OK, Josh must be making a smoothie, so I am going to do this on my own. I am going to tell you what my vast research has shown me about love and what it looks like, and that is that love and trying-to-love look pretty much the same. This is actually a little bit frightening to contemplate, because, as I said, we are obsessed with seeing love, and if love and trying-to-love look the same, what do we have to go on? What kind of scary magic is love? This is why, I think, we mythologize a mother’s love so much, because we want to locate that overwhelming power in one and only one person, and of course it is true that you only have one mother, but I also know—and I am an official member of the Conjuring Arts Research Center, so I know from sleight-of-hand—that when you break it down, what a mother’s love really looks like, in actual human actions, 99 percent of the time, is what we in the medical/magical/mothering world call “care,” and it is honestly not as complicated as pulling a rabbit out of your doctor kit. It is gently placing the band-aid in the right place and providing a calm and authoritative demeanor while doing so. It is making sure someone is warm, clean, dry, and comfortable, while listening to him/her prattle on about fears and nonsense.
It is possible, of course, that the caring person is thinking horrible thoughts the entire time these actions are performed, but you know what? Even if that’s true, care is still taking place. That’s what we have to go on. And this is why caring actions are powerful and radical things. They are love’s alphabet; its signs and symbols. And the secret is, anyone can speak this language to anyone—men to women, men to men, women to children, children to dogs, dogs to hamsters, and, depending on whom you talk to, hamsters to tongue depressors, and tongue depressors to paper clips. We all have the mother-power, people; children or no children, slings or no slings, and we need to mother this Earth up, I am telling you, so let’s go already.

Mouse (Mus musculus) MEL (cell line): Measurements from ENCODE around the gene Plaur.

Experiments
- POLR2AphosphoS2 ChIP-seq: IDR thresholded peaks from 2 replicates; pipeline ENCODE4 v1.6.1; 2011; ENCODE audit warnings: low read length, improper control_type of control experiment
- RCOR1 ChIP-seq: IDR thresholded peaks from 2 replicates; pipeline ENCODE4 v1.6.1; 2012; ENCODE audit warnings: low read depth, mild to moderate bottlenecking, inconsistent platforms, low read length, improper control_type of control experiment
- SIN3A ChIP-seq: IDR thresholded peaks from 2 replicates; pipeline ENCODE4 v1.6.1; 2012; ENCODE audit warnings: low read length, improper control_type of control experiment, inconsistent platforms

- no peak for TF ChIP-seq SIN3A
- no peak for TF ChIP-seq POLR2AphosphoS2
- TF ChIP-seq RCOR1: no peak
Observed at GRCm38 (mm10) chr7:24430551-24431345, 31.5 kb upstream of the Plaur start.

Let us now pause to admire the wormhole of reader Candy Joyce, who currently lives in Southampton, Hampshire, UK:
Up until about the age of 10 I lived in a Bungalow with my parents and my brother. The Bungalow was L-shaped and my bedroom occupied the short side of the L with a window looking out to the garden and my bed under the window. The garden was long and thin, and the bit under my bedroom window was filled with gravel and stones.
When I was about 7 years old I had a dream where I was playing in the garden and I saw someone sticking out of the stones. He was wearing a bright yellow mackintosh and galoshes, and his head was mostly covered with the bright yellow hood of the mack. He was half buried in the stones with arms and legs sticking out as children might bury each other in the sand at the beach.
I told my brother (who must have been about 9) about the dream and being the sweet brother that he was (and still is) he accompanied me to the stone patch to check for strange men in yellow mackintoshes. As I recall this reality check didn’t really help my fears. I knew logically that it was a dream and that the layer of gravel was too shallow to half-bury someone in but I still occasionally refused, when told to go and brush my teeth before bed, as the bathroom looked out over the stones. I also got my dad to move my bed to the other side of my bedroom away from the window (although I don’t think I told him why I wanted to do that).
I’m almost 30 now and my brother is 32 but I still remember this as being the wormhole of my childhood, although it’s more of a happy memory now as I always think how sweet it was of my brother to check for yellow mackintoshed men in the gravel for me.
Keep those medicalizational questions coming.
Until next time,